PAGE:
Building on a Firm Foundation: How Major Urban Planning and Park Movements Provide the Foundation for Our Future

During the last few months there has been a lot of discussion about the history, value and funding of parks in Grand Rapids. Last month, The Rapidian featured a three part series “Why Parks Matter” by Michael Tuffelmire where he exploredthe past of the Grand Rapids parks, theneed for parks in a city, and thecurrent conditionsof our park system.

In Grand Rapids, our early park acquisition and development was informed by major urban planning, landscape design and social movements at the turn of the 20th Century.

These movements weren’t without controversy, but they captured the hearts and minds of our community. That was followed by people donating park land and investing in creating great urban parks like John Ball, Riverside and Garfield. Leaders in the community exerted their influence to create parks, at times in the face of great opposition. Current park development has a whole new set of challenges and opportunities as people once again are looking to parks to make cities more livable, exciting and sustainable.

The next era of parks needs to look back at what made the parks movement in our country and city so successful, but also learn from our mistakes.

  • The best parks in Grand Rapids are those that are central to neighborhoods and the City. The parks that continue to struggle are those built on the edge of neighborhoods as buffers, or on land that could not find other uses. Moving forward, we must not settle to just build parks in places where nothing else can be built or where the land is cheap. The next era of parks will require the redevelopment of existing sites, mostly industrial, and the integration of the existing built environment, and creation of natural areas. Parks can’t just be an afterthought, but central to quality urban redevelopment.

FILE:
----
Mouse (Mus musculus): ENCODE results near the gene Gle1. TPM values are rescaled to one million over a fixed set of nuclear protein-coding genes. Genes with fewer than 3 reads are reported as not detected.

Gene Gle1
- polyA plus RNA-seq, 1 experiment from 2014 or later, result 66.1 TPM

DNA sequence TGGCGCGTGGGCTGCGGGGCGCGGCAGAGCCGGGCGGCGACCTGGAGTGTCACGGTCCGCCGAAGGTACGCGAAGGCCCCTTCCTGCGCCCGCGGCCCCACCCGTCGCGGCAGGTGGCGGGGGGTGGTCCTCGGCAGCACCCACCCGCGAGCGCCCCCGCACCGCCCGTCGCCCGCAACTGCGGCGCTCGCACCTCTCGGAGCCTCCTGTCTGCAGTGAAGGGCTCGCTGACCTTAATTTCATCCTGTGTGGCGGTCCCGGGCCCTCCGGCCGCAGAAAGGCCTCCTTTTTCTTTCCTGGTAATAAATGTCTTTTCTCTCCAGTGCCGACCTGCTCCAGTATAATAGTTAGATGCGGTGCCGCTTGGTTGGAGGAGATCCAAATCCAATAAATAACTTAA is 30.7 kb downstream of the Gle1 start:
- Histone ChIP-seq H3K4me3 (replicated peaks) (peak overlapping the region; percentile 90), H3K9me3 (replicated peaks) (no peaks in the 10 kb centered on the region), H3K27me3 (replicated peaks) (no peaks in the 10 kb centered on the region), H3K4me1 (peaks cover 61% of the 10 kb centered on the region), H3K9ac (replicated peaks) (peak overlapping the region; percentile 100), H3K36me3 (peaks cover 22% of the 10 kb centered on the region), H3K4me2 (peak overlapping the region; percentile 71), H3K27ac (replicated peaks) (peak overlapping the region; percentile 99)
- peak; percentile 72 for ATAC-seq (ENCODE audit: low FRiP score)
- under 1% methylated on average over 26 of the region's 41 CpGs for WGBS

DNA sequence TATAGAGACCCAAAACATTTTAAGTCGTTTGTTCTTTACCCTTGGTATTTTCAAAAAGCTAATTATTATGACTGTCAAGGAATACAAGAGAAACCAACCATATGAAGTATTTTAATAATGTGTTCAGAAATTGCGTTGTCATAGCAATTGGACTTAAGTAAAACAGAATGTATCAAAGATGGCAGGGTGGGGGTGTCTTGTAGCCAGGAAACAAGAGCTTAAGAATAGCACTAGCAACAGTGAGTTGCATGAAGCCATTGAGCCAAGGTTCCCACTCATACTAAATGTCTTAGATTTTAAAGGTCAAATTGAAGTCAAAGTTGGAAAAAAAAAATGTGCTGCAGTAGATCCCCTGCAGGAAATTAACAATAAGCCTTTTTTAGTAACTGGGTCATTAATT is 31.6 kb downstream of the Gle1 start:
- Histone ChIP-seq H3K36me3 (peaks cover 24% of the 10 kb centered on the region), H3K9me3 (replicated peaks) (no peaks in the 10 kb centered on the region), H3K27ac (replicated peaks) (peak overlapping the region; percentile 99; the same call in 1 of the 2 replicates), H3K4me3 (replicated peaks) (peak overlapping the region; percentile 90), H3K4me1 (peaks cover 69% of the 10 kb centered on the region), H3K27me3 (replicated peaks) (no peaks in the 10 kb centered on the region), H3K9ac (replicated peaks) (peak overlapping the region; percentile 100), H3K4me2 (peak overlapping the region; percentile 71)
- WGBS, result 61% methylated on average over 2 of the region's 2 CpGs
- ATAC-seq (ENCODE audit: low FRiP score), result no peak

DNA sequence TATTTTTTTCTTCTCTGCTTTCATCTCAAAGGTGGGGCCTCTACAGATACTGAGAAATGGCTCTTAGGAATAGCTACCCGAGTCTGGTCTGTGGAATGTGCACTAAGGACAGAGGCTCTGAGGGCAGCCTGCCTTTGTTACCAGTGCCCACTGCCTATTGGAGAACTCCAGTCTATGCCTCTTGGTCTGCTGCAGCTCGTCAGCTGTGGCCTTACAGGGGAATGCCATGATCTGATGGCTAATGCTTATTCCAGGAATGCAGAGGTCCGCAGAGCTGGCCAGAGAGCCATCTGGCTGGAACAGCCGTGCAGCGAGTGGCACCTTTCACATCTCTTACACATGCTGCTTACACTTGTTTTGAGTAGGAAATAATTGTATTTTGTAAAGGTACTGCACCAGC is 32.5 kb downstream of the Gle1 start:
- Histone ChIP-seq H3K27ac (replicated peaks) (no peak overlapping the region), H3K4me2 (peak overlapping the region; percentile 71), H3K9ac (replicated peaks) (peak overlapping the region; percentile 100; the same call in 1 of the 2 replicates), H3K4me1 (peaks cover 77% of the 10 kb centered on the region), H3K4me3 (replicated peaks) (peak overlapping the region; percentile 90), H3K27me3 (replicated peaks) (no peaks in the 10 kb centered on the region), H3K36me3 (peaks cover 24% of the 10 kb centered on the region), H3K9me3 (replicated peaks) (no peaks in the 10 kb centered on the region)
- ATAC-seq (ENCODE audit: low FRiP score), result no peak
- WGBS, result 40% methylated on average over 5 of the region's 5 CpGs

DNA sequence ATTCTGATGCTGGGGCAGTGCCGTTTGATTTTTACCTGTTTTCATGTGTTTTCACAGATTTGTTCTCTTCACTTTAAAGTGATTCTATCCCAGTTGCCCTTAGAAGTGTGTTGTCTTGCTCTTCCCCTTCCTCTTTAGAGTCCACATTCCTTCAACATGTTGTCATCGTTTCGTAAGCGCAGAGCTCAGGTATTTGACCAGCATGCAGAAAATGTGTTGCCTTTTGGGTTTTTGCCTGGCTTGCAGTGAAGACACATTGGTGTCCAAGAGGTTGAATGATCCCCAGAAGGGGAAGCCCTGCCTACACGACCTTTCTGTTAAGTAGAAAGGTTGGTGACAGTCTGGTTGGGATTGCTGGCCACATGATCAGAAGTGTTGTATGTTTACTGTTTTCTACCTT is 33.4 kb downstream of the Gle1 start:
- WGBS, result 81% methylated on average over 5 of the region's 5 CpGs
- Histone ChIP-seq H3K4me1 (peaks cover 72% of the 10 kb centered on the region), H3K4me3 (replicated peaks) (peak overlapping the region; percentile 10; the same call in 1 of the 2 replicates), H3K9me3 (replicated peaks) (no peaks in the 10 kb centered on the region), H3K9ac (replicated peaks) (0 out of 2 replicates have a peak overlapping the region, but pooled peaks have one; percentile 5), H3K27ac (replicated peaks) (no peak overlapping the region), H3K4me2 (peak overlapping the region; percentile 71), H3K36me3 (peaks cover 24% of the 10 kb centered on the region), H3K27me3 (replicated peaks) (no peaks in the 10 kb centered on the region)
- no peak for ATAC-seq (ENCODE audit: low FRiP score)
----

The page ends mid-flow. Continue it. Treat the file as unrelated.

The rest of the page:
• Parks will gain in importance as the places that pull us back together as a community. Recently Tim Gleisner wrote this piece in The Rapidian Parks as Place Makers Record Our City’s History. “For our city, like any other community, there have been events at different times that have helped create the community in which we live. Our parks recall the scenes of our community’s memories,” says Gleisner. We must acknowledge and preserve our past while adapting to new uses and user groups. Parks can change as the city changes by creating great spaces that can evolve and serve multiple purposes over time.
  • We need our parks to do more for us now than ever before. Beyond just the inherent value of being a place to relax and play, we must embrace sustainable park design principles and guidelines i.e. power generation, stormwater management, native plants and recycled materials. We must also look to a more diverse funding portfolio and new public and private partnerships to not just develop parks but also ensure ongoing operations. Parks must “work” for us, as well as be places of play.

Let’s continue the dialogue about what value park have in Grand Rapids past, present, and future.

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